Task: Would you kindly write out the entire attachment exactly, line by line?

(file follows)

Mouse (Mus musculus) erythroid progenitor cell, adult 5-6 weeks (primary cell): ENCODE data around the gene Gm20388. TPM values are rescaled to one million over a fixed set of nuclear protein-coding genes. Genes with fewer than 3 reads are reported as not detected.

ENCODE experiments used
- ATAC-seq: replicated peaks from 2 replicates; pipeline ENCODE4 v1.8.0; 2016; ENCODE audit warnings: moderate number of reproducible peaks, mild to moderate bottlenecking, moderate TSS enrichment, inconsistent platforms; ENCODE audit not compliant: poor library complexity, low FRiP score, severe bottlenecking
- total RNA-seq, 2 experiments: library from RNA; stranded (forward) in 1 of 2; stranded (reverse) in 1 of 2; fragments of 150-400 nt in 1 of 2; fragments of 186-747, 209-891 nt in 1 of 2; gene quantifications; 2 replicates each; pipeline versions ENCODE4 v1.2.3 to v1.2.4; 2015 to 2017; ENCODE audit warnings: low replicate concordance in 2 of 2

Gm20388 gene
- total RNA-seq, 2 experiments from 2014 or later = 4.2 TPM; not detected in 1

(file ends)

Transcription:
Mouse (Mus musculus) erythroid progenitor cell, adult 5-6 weeks (primary cell): ENCODE data around the gene Gm20388. TPM values are rescaled to one million over a fixed set of nuclear protein-coding genes. Genes with fewer than 3 reads are reported as not detected.

ENCODE experiments used
- ATAC-seq: replicated peaks from 2 replicates; pipeline ENCODE4 v1.8.0; 2016; ENCODE audit warnings: moderate number of reproducible peaks, mild to moderate bottlenecking, moderate TSS enrichment, inconsistent platforms; ENCODE audit not compliant: poor library complexity, low FRiP score, severe bottlenecking
- total RNA-seq, 2 experiments: library from RNA; stranded (forward) in 1 of 2; stranded (reverse) in 1 of 2; fragments of 150-400 nt in 1 of 2; fragments of 186-747, 209-891 nt in 1 of 2; gene quantifications; 2 replicates each; pipeline versions ENCODE4 v1.2.3 to v1.2.4; 2015 to 2017; ENCODE audit warnings: low replicate concordance in 2 of 2

Gm20388 gene
- total RNA-seq, 2 experiments from 2014 or later = 4.2 TPM; not detected in 1